Home » Uncategorized » Some brief reflections on the Boyce v. Cooper settlement

Some brief reflections on the Boyce v. Cooper settlement

            The surprise settlement of the 14-year-old libel suit that Dan Boyce and his family filed against Attorney General Roy Cooper and some of his campaign staffers is mostly, but not entirely, good news.

            It’s certainly good news for the parties, their lawyers and the judges and administrators of North Carolina’s court system, all of whom have devoted far too much time and energy to a case that never should have been filed or that should have been dismissed or settled a long time ago. The settlement spares everyone involved of the uncertainty and stress of one or more trials and who knows how many ensuing appeals.

            It’s especially good news for the plaintiffs, who got something from Cooper they never could have gotten from the courts: an apology, albeit of the kind that my mother, who spoke primarily in Southern aphorisms and metaphors, might have called “left-handed” or “a pretty sorry ‘sorry.’” No matter how you characterize it, the Boyces and the Isleys can crow about it if they want to, and some of them surely will.

            It’s also particularly good news for Attorney General Cooper, because it defuses a potentially explosive mine from the road to the 2016 gubernatorial election and enhances the likelihood that he will be able to pre-empt the field of potential Democratic candidates.

            It’s bad news for people for whom fiercely contested courtroom battles are a favorite form of free entertainment. A trial would have featured some of North Carolina’s most skilled, experienced and – particularly in the case of Dan Boyce’s father, Eugene Boyce – colorful attorneys going toe-to-toe over complex issues of First Amendment law.

            Finally, the settlement also is bad news for the state of libel law in North Carolina, because it forever forecloses any opportunity for the North Carolina Supreme Court to repudiate and correct an egregiously wrong decision by a panel of the state’s Court of Appeals in 2002. That decision, which misinterpreted and misapplied well-settled principles of North Carolina defamation law, overruled a trial judge’s dismissal of the Boyce v. Cooper case and set it on the tortuous, expensive and needless journey that finally ended with the unexpected settlement. It also injected uncertainty and confusion into the field of North Carolina libel law, which already was arcane and complex and did not need additional the additional aggravation provided by the panel’s wrong-headed opinion. Despite widespread criticism of the decision at the time, the state’s highest court declined to review and correct it then, and has now lost forever the chance to do so.   Thus, as I wrote ten years ago, in the North Carolina Law Review, the Court of Appeals’ opinion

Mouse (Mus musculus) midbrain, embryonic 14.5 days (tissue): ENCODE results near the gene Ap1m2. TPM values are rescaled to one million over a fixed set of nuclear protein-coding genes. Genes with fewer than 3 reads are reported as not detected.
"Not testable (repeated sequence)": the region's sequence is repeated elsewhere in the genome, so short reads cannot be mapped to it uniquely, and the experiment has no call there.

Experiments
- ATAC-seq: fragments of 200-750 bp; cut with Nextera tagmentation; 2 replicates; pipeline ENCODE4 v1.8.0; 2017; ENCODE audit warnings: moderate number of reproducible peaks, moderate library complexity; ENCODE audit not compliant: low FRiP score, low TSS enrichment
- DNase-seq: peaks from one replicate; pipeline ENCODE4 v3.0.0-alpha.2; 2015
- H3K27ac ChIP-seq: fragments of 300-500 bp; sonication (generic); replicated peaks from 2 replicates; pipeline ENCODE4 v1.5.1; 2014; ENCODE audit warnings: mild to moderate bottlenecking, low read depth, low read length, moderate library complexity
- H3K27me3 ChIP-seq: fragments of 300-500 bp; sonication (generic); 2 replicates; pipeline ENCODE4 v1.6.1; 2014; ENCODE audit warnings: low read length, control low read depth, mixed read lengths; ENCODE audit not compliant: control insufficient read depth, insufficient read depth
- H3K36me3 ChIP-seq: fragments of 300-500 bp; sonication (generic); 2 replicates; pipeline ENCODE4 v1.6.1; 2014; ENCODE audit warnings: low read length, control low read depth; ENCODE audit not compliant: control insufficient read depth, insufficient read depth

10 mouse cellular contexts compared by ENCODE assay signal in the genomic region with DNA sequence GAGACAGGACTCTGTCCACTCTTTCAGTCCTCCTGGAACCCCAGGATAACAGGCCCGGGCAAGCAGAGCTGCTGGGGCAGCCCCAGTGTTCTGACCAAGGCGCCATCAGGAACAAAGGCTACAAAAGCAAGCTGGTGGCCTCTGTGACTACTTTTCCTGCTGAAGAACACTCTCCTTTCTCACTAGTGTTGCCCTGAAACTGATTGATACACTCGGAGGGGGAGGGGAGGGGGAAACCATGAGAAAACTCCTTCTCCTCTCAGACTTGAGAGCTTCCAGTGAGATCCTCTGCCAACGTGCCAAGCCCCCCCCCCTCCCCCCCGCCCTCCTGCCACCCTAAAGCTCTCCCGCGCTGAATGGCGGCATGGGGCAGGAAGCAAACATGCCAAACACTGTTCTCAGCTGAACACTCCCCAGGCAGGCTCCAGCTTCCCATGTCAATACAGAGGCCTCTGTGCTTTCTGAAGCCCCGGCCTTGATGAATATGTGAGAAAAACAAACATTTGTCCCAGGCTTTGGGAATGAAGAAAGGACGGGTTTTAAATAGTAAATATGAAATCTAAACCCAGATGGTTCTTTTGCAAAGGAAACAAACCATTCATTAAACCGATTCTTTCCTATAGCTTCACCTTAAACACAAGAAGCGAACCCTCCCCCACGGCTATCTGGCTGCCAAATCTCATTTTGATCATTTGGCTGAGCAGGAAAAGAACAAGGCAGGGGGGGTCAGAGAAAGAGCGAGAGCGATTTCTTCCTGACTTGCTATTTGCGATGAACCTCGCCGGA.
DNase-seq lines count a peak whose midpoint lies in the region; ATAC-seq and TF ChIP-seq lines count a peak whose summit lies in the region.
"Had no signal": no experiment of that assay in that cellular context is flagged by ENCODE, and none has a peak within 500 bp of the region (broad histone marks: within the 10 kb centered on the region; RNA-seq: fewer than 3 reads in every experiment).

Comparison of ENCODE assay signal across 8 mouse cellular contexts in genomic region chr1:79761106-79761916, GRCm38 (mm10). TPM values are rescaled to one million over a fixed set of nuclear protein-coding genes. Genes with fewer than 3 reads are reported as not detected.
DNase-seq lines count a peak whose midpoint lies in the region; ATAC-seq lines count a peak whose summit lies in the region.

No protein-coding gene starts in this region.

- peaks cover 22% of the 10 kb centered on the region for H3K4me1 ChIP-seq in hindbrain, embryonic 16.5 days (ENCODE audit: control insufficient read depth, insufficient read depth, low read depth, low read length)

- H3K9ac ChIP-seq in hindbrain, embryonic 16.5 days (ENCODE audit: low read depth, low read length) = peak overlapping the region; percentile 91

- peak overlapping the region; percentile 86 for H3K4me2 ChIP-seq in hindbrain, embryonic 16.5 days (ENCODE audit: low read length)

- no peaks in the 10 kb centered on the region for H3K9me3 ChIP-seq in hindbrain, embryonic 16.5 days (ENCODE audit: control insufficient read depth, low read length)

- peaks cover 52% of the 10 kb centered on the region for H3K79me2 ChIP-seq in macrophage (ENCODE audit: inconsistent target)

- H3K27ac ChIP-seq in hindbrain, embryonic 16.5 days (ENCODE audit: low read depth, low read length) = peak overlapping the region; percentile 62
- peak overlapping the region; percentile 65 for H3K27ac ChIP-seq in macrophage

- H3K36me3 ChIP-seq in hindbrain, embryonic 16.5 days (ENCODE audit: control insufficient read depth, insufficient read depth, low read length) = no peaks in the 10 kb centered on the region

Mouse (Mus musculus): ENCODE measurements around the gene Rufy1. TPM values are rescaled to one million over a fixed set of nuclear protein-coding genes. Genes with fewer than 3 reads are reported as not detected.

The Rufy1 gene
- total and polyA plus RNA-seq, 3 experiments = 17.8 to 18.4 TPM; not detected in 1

. . . promises to become a peculiarly dangerous specimen of legal jetsam, cast adrift on the sea of the law and presenting serious hazards for judges and litigants who attempt to navigate the already confounding currents of North Carolina defamation law.


  1. Gene Boyce says:

    Hugh: you forgot (carelessly or intentionally) to tell folks that the U.S. Supreme Court TWICE denied Cooper’s effort to get them to go along with your idea of what is defamation and what is free speech.
    The U.S. Supreme Court is the highest and final authority on the First Amendment. You even gave a “Amicus Affidavit” and was a participant in numerous appeals of the case. Half a lie is as bad as a whole one.
    “And it’s not just that you lied; the problem is we can never believe you again.” Frederick Nietzshe, 1887.

    • Hugh Stevens says:

      You must be hard up for something to do if you have time to read and comment on my blog, but I appreciate your doing so. I have enabled your comment to be posted on my blog.

      It certainly is no surprise to hear that I have no credibility with you, because the reverse is equally true.

      • Gene Boyce says:

        Hugh: then why did you leave out the FACT that you and Cooper and his 14 lawyers lost eight (8) appeals to all 3 Appellate Courts and all trial courts but the first one.

        You are keeping this slander going in 2015 (and ?? 2016 and beyond) not me. As Sen. McCain noted only “low life scums” engage in public conduct that some folks approve.

        Have a good weekend. Will be delighted to continue the discussion if you don’t hide it. Thanks for publishing this one too. Gene B.

      • Hugh Stevens says:

        I have “approved” your new comment, but I am not going to waste my time carrying on an endless and futile argument. Get over it.

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